Thousands of pages in evidence under review in STEM shooting case

Shooting suspect appears in court as defense, prosecutors debate time needed to assess discovery


The older suspect charged in the STEM School Highlands Ranch shooting case appeared before a judge for a brief hearing June 7 in a courtroom filled with supporters of Kendrick Castillo's parents, also in attendance.

Castillo was the sole fatality in the May 7 tragedy that left eight other students injured. Eighteenth Judicial District Attorney George Brauchler estimated 75 people were in the courtroom or in an overflow area in support of the Castillo family.

The suspected school shooter's appearance and demeanor changed from his previous hearings. Gone was the shaggy hair died half-black and half-pink. He didn't crumple in his seat with his head hung low, as he had in his first appearance. Instead, his hair was brown and neatly trimmed. He sat upright.

In the front row of the galley sat members of his family, who hugged and looked on at their shackled son, 18-year-old Devon Erickson, although he did not appear to interact with them. Behind the Ericksons sat a row of STEM school and Castillo supporters.

Among them was  Heather Rhoads, whose daughter is a sophomore at STEM.  They came after seeing a request on social media for people to attend in support of the Castillos, and because of their daughter.

"Our daughter had a really hard time with everything that's been going on," Rhoads said. "No longer feeling safe." 

Rhoads did not wish to name her daughter but said she was in a classroom nearby the site of the shooting when it unfolded. As the students went into lockdown, turning off all lights, her daughter waited with her back to the door until SWAT teams entered the room.

"She remembers hearing the door open and not knowing who it was. I think she's most scared by that," she said. 

The presence from members of the STEM community showed the intense interest in the case, Brauchler said.

The purpose of the proceeding was to schedule a preliminary hearing for Erickson, who faced 48 charges going into his previous hearing, according to court records made available online at the time.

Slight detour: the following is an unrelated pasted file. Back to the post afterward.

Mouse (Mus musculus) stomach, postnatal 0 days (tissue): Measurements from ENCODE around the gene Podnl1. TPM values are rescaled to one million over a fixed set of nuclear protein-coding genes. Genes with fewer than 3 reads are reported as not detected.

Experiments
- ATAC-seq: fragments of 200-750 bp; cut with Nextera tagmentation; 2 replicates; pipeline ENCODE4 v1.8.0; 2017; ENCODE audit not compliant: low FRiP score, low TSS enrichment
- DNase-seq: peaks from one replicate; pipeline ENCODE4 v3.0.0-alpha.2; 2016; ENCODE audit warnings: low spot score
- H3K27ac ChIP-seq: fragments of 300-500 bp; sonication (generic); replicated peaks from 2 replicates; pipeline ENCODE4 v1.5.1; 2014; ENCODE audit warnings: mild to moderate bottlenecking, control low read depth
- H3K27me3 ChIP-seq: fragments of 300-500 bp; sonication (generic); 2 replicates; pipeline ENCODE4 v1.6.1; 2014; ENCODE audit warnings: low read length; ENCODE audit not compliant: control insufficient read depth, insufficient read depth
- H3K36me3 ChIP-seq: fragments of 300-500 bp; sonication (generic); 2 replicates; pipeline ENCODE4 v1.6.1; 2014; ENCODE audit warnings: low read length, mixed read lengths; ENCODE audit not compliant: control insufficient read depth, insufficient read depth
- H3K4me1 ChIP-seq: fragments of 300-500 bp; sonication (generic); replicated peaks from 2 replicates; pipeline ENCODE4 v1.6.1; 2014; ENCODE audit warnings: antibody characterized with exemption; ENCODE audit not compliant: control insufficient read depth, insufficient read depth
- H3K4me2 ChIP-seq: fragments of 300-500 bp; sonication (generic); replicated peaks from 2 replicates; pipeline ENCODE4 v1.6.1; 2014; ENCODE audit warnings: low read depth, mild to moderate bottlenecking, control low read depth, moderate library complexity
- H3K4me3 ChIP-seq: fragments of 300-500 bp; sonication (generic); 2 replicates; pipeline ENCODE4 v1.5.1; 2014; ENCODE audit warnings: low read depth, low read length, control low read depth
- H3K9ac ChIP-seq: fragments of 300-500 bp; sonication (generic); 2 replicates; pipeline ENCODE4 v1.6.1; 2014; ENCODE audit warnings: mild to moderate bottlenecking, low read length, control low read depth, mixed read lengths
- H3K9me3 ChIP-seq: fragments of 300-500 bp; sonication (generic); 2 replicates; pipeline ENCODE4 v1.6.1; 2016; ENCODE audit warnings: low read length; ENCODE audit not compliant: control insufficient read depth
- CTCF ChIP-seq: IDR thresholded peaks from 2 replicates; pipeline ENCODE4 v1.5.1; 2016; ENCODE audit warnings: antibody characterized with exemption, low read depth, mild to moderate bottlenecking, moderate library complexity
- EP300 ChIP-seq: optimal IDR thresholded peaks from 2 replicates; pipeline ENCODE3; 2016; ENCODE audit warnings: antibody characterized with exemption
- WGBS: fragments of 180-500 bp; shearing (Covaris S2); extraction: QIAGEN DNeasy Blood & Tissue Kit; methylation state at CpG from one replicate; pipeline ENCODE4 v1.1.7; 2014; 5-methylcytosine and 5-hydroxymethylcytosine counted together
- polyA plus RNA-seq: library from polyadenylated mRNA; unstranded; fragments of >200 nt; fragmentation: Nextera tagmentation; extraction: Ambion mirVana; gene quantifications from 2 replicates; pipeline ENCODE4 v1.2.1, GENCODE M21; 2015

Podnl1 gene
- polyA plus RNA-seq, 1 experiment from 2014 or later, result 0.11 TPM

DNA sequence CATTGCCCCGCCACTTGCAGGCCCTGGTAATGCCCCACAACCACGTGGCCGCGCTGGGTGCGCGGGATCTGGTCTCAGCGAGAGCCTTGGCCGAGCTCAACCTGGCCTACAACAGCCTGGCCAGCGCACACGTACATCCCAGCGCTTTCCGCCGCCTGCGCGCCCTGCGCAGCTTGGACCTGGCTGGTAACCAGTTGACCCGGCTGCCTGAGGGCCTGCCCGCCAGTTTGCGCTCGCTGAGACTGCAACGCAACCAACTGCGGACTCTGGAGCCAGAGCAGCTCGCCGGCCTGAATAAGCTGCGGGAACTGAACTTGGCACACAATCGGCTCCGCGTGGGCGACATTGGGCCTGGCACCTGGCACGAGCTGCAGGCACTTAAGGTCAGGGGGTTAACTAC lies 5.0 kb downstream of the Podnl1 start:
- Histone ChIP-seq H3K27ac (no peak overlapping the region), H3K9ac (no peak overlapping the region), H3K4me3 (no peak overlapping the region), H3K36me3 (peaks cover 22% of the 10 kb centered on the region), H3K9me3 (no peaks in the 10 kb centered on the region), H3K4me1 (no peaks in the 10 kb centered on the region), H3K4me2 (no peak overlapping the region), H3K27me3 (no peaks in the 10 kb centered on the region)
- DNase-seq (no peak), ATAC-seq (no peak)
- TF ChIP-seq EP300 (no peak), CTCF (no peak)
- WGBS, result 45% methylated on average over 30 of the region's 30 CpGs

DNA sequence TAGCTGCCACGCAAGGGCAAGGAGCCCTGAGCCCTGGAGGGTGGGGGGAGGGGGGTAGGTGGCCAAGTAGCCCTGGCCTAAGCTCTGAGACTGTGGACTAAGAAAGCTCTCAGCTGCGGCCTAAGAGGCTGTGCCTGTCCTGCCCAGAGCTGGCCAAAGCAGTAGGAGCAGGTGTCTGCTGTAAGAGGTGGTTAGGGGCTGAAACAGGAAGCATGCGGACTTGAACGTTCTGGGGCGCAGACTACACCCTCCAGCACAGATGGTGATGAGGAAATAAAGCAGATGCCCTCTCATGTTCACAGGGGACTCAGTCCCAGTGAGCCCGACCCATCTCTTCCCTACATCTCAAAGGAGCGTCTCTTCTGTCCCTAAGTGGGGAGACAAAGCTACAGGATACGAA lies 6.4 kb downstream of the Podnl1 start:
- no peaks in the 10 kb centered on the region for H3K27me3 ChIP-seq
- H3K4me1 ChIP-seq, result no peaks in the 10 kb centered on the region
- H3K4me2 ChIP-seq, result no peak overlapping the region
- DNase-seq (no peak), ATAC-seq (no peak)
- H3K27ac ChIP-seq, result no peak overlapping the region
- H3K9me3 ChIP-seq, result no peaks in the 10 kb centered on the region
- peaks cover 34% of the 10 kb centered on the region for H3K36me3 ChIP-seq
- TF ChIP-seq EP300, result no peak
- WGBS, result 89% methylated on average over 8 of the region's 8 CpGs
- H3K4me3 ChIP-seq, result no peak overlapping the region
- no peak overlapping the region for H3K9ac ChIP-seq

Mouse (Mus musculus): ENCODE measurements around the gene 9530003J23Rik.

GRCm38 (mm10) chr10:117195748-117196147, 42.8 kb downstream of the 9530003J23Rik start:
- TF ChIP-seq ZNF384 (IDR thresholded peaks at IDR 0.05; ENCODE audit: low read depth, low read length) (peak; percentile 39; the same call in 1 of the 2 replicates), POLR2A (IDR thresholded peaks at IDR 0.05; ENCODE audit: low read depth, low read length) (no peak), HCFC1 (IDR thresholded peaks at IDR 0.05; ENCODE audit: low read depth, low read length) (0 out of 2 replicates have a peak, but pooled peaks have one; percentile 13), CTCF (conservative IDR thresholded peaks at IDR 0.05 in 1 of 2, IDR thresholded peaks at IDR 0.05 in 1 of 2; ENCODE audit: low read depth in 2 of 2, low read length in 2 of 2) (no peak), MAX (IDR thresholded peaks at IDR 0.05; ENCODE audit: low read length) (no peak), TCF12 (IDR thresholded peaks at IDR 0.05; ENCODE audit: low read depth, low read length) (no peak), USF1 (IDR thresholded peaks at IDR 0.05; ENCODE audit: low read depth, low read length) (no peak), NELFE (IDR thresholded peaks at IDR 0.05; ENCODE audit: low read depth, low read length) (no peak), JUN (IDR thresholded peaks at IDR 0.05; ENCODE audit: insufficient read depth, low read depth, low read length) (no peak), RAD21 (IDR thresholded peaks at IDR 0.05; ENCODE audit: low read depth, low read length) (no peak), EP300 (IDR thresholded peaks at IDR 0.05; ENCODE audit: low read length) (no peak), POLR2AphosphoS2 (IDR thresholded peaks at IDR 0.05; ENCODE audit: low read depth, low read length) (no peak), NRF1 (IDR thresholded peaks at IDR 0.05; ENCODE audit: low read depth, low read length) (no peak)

His co-defendant, 16-year-old Alec McKinney, faced the same number and similar charges. The 16-year-old is scheduled to appear for a similar hearing later this month.

The case has been suppressed, meaning documents like the arrest affidavit and formal charges remain sealed, and attorneys are tight-lipped in confirming details not discussed in open court.

District Court Judge Theresa Slade was expected to rule on pending motions in the case later in the day, which could result in the release of case files, but Brauchler was not sure if that would happen.

In court, defense attorneys requested Slade schedule the next court appearance in the fall, suggesting an October date. They needed time, they said, to evaluate “the sheer volume” of discovery turned over to them by prosecutors.

That includes more than 6,000 pages of PDF documents and hundreds of gigabytes of media evidence such as video and audio of interviews, body camera and dash camera footage.

Brauchler said it should not take so long for defense attorneys, who he referred to as “high-quality, well-experienced” attorneys, to evaluate discovery.

“I think that's excessive,” he told the judge of their request. “A preliminary hearing is not a trial.”

In preliminary hearings, a judge could determine issues around bond and will decide if probable cause exists in the case. Slade set the next hearing for late September and reserved three days for the proceedings.

Before settling on dates, she asked attorneys how long the preliminary hearing would take. Although Brauchler said half a day at most, defense attorneys said two to three days.

Brauchler spoke with reporters following the hearing where he repeated his belief it should not take months for discovery evaluation.


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